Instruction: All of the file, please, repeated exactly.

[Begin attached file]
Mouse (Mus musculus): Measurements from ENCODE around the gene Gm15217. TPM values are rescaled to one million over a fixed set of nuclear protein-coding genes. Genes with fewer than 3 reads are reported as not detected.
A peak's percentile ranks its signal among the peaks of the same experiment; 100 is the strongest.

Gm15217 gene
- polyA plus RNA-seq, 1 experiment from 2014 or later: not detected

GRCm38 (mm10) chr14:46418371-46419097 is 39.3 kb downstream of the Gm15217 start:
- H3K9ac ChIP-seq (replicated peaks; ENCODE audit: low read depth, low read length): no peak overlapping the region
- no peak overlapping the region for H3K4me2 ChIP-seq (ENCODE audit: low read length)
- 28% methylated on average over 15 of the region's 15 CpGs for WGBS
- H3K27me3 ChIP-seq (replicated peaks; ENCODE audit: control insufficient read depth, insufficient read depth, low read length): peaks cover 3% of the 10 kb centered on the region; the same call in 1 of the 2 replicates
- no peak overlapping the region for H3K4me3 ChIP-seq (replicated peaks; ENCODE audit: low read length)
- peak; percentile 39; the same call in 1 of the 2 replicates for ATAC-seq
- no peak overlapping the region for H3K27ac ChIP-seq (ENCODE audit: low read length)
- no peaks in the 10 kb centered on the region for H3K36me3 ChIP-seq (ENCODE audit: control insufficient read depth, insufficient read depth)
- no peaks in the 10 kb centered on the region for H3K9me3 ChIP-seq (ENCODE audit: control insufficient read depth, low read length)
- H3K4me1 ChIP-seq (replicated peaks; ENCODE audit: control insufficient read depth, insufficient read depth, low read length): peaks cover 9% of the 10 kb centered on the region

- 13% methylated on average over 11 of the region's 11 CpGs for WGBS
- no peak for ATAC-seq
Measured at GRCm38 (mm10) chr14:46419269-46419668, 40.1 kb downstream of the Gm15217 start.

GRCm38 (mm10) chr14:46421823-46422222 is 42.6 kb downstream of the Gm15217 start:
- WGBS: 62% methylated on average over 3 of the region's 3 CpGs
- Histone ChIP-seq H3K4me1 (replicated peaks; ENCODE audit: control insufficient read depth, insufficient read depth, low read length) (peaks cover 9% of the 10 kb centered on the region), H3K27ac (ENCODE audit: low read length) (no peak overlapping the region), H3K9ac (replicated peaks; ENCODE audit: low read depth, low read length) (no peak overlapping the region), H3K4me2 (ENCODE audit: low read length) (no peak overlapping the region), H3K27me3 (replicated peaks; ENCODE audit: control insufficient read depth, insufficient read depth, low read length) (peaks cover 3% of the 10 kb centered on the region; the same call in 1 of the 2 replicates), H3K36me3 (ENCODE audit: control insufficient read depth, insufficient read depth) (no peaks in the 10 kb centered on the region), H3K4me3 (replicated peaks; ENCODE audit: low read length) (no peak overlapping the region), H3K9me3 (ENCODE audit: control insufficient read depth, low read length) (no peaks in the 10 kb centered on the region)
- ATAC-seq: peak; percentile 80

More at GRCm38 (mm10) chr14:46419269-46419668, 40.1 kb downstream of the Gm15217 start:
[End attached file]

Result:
Mouse (Mus musculus): Measurements from ENCODE around the gene Gm15217. TPM values are rescaled to one million over a fixed set of nuclear protein-coding genes. Genes with fewer than 3 reads are reported as not detected.
A peak's percentile ranks its signal among the peaks of the same experiment; 100 is the strongest.

Gm15217 gene
- polyA plus RNA-seq, 1 experiment from 2014 or later: not detected

GRCm38 (mm10) chr14:46418371-46419097 is 39.3 kb downstream of the Gm15217 start:
- H3K9ac ChIP-seq (replicated peaks; ENCODE audit: low read depth, low read length): no peak overlapping the region
- no peak overlapping the region for H3K4me2 ChIP-seq (ENCODE audit: low read length)
- 28% methylated on average over 15 of the region's 15 CpGs for WGBS
- H3K27me3 ChIP-seq (replicated peaks; ENCODE audit: control insufficient read depth, insufficient read depth, low read length): peaks cover 3% of the 10 kb centered on the region; the same call in 1 of the 2 replicates
- no peak overlapping the region for H3K4me3 ChIP-seq (replicated peaks; ENCODE audit: low read length)
- peak; percentile 39; the same call in 1 of the 2 replicates for ATAC-seq
- no peak overlapping the region for H3K27ac ChIP-seq (ENCODE audit: low read length)
- no peaks in the 10 kb centered on the region for H3K36me3 ChIP-seq (ENCODE audit: control insufficient read depth, insufficient read depth)
- no peaks in the 10 kb centered on the region for H3K9me3 ChIP-seq (ENCODE audit: control insufficient read depth, low read length)
- H3K4me1 ChIP-seq (replicated peaks; ENCODE audit: control insufficient read depth, insufficient read depth, low read length): peaks cover 9% of the 10 kb centered on the region

- 13% methylated on average over 11 of the region's 11 CpGs for WGBS
- no peak for ATAC-seq
Measured at GRCm38 (mm10) chr14:46419269-46419668, 40.1 kb downstream of the Gm15217 start.

GRCm38 (mm10) chr14:46421823-46422222 is 42.6 kb downstream of the Gm15217 start:
- WGBS: 62% methylated on average over 3 of the region's 3 CpGs
- Histone ChIP-seq H3K4me1 (replicated peaks; ENCODE audit: control insufficient read depth, insufficient read depth, low read length) (peaks cover 9% of the 10 kb centered on the region), H3K27ac (ENCODE audit: low read length) (no peak overlapping the region), H3K9ac (replicated peaks; ENCODE audit: low read depth, low read length) (no peak overlapping the region), H3K4me2 (ENCODE audit: low read length) (no peak overlapping the region), H3K27me3 (replicated peaks; ENCODE audit: control insufficient read depth, insufficient read depth, low read length) (peaks cover 3% of the 10 kb centered on the region; the same call in 1 of the 2 replicates), H3K36me3 (ENCODE audit: control insufficient read depth, insufficient read depth) (no peaks in the 10 kb centered on the region), H3K4me3 (replicated peaks; ENCODE audit: low read length) (no peak overlapping the region), H3K9me3 (ENCODE audit: control insufficient read depth, low read length) (no peaks in the 10 kb centered on the region)
- ATAC-seq: peak; percentile 80

More at GRCm38 (mm10) chr14:46419269-46419668, 40.1 kb downstream of the Gm15217 start: